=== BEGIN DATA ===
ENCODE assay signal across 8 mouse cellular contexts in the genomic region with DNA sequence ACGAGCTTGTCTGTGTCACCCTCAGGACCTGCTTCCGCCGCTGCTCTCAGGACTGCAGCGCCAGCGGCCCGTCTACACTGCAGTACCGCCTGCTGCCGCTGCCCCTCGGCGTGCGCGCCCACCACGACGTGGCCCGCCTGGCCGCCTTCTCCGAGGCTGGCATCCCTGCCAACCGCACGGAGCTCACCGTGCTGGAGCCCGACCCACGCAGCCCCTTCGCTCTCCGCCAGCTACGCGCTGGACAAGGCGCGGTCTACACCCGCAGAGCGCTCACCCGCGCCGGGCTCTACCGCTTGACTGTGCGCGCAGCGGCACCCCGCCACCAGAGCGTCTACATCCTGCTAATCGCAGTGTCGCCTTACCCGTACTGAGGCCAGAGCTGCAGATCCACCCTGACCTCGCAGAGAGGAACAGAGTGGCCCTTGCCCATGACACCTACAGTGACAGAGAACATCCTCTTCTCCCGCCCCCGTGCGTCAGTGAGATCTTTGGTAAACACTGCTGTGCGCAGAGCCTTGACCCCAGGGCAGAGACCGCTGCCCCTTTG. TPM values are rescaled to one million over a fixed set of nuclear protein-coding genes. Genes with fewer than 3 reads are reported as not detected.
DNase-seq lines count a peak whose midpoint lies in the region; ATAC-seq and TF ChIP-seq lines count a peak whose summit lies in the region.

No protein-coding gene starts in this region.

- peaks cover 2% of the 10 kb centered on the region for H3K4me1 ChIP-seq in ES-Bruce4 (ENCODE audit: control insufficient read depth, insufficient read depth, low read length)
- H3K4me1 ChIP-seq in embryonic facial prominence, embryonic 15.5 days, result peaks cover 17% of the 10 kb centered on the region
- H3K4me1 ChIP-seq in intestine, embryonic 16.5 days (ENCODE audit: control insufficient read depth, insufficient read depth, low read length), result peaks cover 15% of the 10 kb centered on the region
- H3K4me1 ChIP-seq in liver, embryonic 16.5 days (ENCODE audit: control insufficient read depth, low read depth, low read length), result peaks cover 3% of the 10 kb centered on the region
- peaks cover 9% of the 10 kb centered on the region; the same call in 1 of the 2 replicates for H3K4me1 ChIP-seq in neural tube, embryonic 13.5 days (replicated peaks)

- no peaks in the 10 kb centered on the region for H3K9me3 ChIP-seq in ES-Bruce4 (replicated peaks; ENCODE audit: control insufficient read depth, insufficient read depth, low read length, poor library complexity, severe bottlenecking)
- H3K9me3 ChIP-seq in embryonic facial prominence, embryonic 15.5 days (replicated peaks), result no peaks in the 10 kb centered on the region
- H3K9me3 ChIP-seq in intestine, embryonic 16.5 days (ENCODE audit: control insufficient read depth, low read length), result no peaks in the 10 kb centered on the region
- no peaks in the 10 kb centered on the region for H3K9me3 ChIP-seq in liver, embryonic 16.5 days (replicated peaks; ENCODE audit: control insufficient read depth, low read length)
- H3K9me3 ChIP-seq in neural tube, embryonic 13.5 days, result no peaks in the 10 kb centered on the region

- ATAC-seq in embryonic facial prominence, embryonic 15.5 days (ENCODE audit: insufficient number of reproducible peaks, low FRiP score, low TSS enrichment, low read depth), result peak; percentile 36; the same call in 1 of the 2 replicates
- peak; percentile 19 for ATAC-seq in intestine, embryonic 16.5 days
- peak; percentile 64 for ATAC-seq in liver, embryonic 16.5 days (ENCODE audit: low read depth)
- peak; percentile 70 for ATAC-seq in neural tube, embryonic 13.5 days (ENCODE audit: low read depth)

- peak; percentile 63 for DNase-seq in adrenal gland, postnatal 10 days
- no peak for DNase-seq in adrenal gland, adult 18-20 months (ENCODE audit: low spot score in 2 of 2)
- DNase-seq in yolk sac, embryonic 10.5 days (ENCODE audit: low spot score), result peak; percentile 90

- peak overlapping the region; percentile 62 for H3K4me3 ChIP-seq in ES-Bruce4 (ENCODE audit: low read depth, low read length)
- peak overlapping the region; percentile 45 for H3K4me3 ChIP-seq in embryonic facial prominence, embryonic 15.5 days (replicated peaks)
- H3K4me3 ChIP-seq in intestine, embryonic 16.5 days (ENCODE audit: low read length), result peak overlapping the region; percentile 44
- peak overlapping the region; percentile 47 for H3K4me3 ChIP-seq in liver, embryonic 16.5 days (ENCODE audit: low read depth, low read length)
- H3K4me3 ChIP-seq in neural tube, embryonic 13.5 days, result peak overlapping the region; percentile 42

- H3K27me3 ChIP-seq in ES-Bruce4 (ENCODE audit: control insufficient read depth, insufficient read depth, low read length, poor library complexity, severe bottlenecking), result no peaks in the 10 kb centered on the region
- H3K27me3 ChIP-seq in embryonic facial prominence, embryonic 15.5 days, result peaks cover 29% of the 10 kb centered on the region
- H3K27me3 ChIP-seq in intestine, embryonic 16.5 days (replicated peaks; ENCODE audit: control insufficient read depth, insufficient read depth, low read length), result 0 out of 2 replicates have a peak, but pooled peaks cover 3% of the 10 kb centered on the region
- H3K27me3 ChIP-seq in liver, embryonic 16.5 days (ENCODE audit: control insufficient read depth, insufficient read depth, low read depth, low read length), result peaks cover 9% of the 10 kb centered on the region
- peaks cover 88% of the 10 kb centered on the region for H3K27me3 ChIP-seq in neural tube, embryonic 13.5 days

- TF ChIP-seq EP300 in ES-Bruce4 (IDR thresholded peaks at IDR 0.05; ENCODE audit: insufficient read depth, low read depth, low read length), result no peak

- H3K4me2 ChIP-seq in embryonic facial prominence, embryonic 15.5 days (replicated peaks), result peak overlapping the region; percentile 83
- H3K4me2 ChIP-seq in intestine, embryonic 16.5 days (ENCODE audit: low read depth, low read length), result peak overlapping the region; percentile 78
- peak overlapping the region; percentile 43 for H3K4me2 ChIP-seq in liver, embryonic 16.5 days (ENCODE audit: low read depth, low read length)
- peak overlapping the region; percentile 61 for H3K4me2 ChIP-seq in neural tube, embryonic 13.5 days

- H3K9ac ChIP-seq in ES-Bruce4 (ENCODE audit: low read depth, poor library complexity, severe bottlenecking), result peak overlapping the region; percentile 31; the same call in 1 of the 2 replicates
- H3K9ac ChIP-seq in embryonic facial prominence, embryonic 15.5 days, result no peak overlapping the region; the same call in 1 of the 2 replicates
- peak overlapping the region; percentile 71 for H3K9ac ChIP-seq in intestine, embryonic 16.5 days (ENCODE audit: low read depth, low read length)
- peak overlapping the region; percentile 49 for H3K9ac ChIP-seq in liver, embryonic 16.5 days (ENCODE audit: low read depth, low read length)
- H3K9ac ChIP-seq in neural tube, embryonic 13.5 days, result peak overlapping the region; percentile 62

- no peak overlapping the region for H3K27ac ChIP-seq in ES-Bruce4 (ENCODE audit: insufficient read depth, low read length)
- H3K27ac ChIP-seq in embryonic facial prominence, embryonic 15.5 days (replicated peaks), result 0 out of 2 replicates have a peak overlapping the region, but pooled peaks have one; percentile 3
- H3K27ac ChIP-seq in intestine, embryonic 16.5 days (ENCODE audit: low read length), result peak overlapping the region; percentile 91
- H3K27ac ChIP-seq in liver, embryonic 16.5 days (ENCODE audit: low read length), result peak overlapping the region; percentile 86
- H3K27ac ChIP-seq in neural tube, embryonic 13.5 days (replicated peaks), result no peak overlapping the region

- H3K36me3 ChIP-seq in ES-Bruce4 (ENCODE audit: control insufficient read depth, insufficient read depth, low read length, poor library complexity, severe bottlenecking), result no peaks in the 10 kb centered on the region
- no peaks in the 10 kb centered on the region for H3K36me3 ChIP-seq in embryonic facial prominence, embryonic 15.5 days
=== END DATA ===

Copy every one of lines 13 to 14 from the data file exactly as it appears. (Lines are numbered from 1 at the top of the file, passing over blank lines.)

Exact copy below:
- H3K9me3 ChIP-seq in neural tube, embryonic 13.5 days, result no peaks in the 10 kb centered on the region

- ATAC-seq in embryonic facial prominence, embryonic 15.5 days (ENCODE audit: insufficient number of reproducible peaks, low FRiP score, low TSS enrichment, low read depth), result peak; percentile 36; the same call in 1 of the 2 replicates